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George Tuska

george tuska, george tuska scott williams wildcats
George Tuska April 26, 1916 – October 16, 2009, who early in his career used a variety of pen names including Carl Larson, was an American comic book and newspaper comic strip artist best known for his 1940s work on various Captain Marvel titles and the crime fiction series Crime Does Not Pay, for and his 1960s work illustrating Iron Man and other Marvel Comics characters As well, he drew the DC Comics newspaper comic strip The World's Greatest Superheroes from 1978–1982

Contents

  • 1 Biography
    • 11 Early life and career
    • 12 Crime Does Not Pay
    • 13 1950s
    • 14 The Silver Age
    • 15 Later career and death
  • 2 Awards
  • 3 Bibliography
    • 31 DC
    • 32 Fawcett
    • 33 Lev Gleason Publications
    • 34 Marvel
    • 35 Quality
    • 36 Tower
  • 4 References
  • 5 Further reading
  • 6 External links

Biography

Early life and career

George Tuska was born in Hartford, Connecticut, the youngest of three children of Russian immigrants Harry and Anna Onisko Tuska, who had met in New York City George's siblings Peter, the eldest, and Mary, the middle child, were born in New York City Years later, Mary died while giving birth to her second child, who was stillborn Harry, a foreman at a Hartford auto-tire company, died when George was 14 Anna then opened a restaurant in Paterson, New Jersey, where she had relatives, and later remarried At 17, Tuska moved to New York City, rooming with his cousin Annie, and a year later began attending the National Academy of Design His artistic influences included illustrators Harold von Schmidt, Dean Cornwell, and Thomas Lovell, and comic strip artists Lou Fine, Hal Foster, and Alex Raymond At some early point, he took his first job in art, designing women's costume jewelry

Tuska then began working for comic book packager Eisner & Iger, one of a handful of companies at the time that supplied comics on demand for publishers entering the new medium His first known published comic-book work appeared in Fox Comics' Mystery Men Comics #1 and Wonderworld Comics #4, both cover-dated August 1939 Tuska in the mid-2000s recalled:

I went to art school at the same I was doing costume jewelry design I put in an application with a professional agency in New York City I told them I could do cartooning, drawing A week later, I got a call from Eisner-Iger, asking me to submit some samples said, 'That's pretty good, but we don't do that stuff' He showed me a comic book and said, 'This is what we want' I went home and made a page — a whole story in one page When I brought it back, he bought it for $5 He said, 'We'd like to have you work for us' That's how I got started I gave up school I made $10 per week

At Eisner & Iger, Tuska said in 2001, "I worked alongside Bob Powell, Lou Fine, and Mike Sekowsky" His studio colleagues later grew to include artists Charles Sultan, John Celardo, and Nick Cardy, and writer Toni Blum Writer-artist and company co-founder Will Eisner recalled of the period, "It was a friendly shop, and I guess I was the same age as the youngest guys there We all got along The only ones who ever got into a hassle were George Tuska and Bob Powell Powell was kind of a wiseguy and made remarks about other people in the shop One day, George had enough of it, got up, and punched out Bob Powell" The otherwise mild-mannered Tuska, thinking comic books "would last two or three years — a fad", later left to seek non-comics work After two weeks, however, he came across colleagues Sultan and Dave Glaser, on their way to meet with comics packager Harry "A" Chesler Tuska, invited along, joined Chesler's studio, working there in 1939 and 1940, earning $22 a week, increased to $42 a week within six months Alongside colleagues that included Sultan, Ruben Moreira, Mac Raboy, and Ralph Astarita, to Tuska helped to supply content for such Fawcett Comics publications as Captain Marvel Adventures Later, when Eisner-Iger client Fiction House formed its own bullpen to produce work on staff, Tuska left Chesler to join Cardy, Jim Mooney, Graham Ingels and other artists there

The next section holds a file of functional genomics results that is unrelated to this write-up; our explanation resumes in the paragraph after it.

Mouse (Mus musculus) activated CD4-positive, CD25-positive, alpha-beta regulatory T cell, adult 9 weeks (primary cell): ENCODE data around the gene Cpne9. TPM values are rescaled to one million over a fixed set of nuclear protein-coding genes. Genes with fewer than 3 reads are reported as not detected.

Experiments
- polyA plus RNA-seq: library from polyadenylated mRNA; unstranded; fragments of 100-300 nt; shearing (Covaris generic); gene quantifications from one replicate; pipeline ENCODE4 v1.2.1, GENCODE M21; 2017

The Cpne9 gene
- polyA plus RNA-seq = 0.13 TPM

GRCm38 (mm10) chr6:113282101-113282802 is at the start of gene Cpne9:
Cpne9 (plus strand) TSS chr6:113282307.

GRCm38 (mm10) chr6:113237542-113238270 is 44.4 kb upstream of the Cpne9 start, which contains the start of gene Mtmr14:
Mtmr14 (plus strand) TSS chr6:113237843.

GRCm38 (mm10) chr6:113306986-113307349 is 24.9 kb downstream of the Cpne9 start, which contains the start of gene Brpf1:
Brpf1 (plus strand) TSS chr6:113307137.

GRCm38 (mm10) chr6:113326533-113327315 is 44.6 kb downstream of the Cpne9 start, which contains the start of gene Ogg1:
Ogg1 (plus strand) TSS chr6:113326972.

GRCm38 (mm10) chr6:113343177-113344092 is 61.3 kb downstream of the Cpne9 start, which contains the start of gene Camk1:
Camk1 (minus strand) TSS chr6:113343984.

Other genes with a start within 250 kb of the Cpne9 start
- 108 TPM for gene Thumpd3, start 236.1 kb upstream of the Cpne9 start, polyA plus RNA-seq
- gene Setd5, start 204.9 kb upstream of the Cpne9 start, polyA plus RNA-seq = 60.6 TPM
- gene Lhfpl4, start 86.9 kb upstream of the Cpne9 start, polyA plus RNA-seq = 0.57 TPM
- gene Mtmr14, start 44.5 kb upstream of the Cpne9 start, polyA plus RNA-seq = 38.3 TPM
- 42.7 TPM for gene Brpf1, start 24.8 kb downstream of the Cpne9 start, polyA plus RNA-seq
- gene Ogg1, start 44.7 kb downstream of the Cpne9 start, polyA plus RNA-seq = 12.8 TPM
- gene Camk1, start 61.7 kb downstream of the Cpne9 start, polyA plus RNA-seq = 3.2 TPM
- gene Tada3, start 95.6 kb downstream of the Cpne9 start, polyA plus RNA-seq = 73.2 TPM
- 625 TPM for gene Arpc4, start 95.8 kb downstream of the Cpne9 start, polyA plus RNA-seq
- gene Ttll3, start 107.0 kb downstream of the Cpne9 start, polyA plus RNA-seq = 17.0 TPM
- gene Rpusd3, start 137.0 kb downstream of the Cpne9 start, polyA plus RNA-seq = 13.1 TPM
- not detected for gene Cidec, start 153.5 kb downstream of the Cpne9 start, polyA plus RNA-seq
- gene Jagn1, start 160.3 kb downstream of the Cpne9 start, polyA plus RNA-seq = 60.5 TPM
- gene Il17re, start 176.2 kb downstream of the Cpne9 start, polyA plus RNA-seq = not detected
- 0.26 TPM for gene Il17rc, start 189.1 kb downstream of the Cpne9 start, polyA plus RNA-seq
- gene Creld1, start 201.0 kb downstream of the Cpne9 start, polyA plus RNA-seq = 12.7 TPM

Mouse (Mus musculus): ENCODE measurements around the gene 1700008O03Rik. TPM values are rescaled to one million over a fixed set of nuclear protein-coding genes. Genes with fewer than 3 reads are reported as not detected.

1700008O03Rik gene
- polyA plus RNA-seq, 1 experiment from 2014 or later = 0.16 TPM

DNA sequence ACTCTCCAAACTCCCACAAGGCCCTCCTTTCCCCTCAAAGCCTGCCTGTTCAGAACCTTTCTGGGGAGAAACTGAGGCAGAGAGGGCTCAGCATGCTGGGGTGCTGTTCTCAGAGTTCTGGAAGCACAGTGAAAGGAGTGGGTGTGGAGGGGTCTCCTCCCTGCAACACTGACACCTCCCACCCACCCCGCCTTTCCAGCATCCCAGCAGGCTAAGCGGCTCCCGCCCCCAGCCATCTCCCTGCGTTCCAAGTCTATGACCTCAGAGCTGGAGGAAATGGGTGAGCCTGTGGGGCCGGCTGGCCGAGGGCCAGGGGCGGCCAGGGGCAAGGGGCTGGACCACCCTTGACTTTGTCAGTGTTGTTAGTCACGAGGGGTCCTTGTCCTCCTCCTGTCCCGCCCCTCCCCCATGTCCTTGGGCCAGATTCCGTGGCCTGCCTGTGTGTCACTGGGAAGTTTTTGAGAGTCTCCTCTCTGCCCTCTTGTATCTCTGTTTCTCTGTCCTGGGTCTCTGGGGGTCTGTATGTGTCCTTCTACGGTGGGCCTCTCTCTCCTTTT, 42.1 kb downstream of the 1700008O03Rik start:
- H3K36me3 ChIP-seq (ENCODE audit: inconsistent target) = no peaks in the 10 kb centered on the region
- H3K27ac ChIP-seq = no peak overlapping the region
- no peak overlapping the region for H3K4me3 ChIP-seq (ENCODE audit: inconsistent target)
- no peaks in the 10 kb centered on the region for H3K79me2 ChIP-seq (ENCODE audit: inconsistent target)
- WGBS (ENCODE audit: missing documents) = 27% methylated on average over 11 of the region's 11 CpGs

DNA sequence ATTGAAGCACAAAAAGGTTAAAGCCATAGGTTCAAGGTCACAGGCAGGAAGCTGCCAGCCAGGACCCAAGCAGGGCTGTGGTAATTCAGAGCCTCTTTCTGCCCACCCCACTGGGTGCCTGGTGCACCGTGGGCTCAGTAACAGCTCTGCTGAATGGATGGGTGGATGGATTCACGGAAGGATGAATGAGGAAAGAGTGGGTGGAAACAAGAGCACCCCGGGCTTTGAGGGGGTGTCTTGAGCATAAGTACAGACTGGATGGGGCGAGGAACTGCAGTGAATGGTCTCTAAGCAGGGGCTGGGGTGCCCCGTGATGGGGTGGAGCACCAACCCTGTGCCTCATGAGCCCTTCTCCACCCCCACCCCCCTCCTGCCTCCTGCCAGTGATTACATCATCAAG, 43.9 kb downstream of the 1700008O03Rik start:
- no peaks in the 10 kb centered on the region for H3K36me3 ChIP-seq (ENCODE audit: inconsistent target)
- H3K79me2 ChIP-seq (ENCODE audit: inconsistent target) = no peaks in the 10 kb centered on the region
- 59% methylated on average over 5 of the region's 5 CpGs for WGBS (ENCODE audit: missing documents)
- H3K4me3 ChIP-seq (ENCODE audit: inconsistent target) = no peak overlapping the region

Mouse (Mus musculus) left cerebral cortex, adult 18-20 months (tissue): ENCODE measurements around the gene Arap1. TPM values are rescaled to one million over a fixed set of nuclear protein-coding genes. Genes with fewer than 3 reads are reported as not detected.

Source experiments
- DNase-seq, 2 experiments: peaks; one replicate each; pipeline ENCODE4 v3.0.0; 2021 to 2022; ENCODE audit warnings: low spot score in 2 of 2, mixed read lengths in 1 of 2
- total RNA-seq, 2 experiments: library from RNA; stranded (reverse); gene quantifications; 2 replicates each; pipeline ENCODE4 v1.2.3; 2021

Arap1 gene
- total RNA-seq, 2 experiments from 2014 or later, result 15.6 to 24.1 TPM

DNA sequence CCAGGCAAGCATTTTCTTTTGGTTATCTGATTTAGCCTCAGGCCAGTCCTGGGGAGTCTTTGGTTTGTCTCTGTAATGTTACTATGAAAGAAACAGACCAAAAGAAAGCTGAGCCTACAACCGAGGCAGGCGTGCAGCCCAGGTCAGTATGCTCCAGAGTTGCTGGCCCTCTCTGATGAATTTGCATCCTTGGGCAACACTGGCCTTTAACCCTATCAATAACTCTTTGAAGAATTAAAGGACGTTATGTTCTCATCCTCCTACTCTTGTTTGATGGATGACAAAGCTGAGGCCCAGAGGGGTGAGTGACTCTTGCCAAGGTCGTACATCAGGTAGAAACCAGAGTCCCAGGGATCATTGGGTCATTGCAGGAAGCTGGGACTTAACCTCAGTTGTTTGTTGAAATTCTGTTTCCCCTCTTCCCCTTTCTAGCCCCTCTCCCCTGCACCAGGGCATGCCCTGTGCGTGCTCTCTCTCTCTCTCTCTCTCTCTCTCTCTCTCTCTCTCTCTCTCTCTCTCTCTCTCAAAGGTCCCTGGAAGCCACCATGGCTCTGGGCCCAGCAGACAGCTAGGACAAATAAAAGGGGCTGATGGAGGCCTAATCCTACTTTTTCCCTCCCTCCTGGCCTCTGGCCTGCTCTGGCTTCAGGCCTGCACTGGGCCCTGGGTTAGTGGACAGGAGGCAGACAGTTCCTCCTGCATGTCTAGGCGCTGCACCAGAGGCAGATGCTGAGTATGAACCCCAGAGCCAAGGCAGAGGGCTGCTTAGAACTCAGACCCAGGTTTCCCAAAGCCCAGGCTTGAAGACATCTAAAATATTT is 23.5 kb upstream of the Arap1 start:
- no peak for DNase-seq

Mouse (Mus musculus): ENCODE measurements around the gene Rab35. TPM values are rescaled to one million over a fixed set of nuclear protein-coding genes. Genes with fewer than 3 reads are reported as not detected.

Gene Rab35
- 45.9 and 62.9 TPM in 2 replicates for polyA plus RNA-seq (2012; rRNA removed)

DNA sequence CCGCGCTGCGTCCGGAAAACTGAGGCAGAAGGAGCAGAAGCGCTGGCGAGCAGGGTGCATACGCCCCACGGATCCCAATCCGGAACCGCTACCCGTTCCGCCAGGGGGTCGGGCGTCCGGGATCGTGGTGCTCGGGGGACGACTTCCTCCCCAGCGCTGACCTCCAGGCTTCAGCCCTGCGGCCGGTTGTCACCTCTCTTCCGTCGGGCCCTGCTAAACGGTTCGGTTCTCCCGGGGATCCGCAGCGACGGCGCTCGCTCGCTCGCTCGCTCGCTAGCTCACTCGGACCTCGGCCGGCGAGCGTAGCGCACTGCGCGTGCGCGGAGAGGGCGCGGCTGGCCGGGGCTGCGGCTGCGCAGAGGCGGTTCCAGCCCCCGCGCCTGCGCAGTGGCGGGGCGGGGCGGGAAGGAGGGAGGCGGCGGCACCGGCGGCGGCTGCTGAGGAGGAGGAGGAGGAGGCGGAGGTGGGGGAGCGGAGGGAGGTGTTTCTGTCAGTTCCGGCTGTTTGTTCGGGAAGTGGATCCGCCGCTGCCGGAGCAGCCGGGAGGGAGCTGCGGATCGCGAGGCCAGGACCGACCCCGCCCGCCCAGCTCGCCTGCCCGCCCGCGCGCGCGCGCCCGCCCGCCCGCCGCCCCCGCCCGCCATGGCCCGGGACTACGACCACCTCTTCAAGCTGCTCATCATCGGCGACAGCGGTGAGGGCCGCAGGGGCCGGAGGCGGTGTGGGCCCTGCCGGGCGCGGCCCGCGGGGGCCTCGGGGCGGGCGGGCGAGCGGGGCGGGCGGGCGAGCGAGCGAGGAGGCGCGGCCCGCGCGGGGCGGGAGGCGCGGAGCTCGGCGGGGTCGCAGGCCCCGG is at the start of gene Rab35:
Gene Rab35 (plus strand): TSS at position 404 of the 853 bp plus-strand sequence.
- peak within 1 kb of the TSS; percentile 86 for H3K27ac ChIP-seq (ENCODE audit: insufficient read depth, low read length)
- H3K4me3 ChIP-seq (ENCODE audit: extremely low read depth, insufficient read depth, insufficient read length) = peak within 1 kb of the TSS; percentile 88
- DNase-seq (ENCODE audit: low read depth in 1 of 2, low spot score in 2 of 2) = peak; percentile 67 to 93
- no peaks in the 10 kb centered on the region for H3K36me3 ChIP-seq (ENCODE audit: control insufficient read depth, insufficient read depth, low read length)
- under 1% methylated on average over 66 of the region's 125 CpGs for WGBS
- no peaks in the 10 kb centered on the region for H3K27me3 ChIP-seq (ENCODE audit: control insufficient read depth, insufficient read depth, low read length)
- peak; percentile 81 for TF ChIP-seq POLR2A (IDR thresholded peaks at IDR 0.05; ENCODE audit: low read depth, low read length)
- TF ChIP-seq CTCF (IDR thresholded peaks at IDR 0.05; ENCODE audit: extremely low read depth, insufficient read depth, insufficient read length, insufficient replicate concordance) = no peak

Tuska produced a prodigious amount of work that included, for Fiction House, the South Sea adventure feature "Shark Brodie" under the pen name George Aksut and the investigative feature "Hooks Devlin", both for Fight Comics; the rich-vigilante feature "Glory Forbes" in Ranger Comics; and "Jane Martin" in Wings Comics Before and during his six years at Fiction House, Tuska freelanced such features as the North Atlantic seafaring adventure "Spike Marlin" as Carl Larson in Harvey Comics' Speed Comics; "Wing Turner" as Floyd Kelly for Fox Comics' Mystery Men Comics; "Archie O'Toole" as Bud Thomas in Quality Comics' Smash Comics and "Cosmic Carson" as Michael Griffith in Fox's Science Comics

At some point, Tuska again worked for Will Eisner, now split from Jerry Iger, with a group of artists that included Alex Kotzky and Tex Blaisdell "While with Eisner, I penciled some Spirit and Uncle Sam stories" Tuska's first Uncle Sam work was the cover and virtually every story in Uncle Sam Quarterly #3, cover-dated Summer 1942 Independently, he was assigned by Fawcett art director Al Allard to draw "a few more Captain Marvel stories Allard had asked me to draw as close as possible to the way Captain Marvel had first appeared in Whiz Comics After those freelance jobs, I never worked for Fawcett again" Tuska's earliest Captain Marvel work appeared in Captain Marvel Adventures #2-4 Summer 1941, Fall 1941, and the oddly dated Oct 31, 1941

Drafted into the US Army circa 1942, Tuska was stationed at the 100th Division at Fort Jackson in Columbia, South Carolina, where he drew military plans and was honorably discharged after a year for reasons the artist did not specify Returning home, he took up again with Fiction House, drawing a host of stories featuring Reef Ryan, Rip Carson, Lady Satan, the Western hero Golden Arrow, and Camilla, Queen of the Jungle

Crime Does Not Pay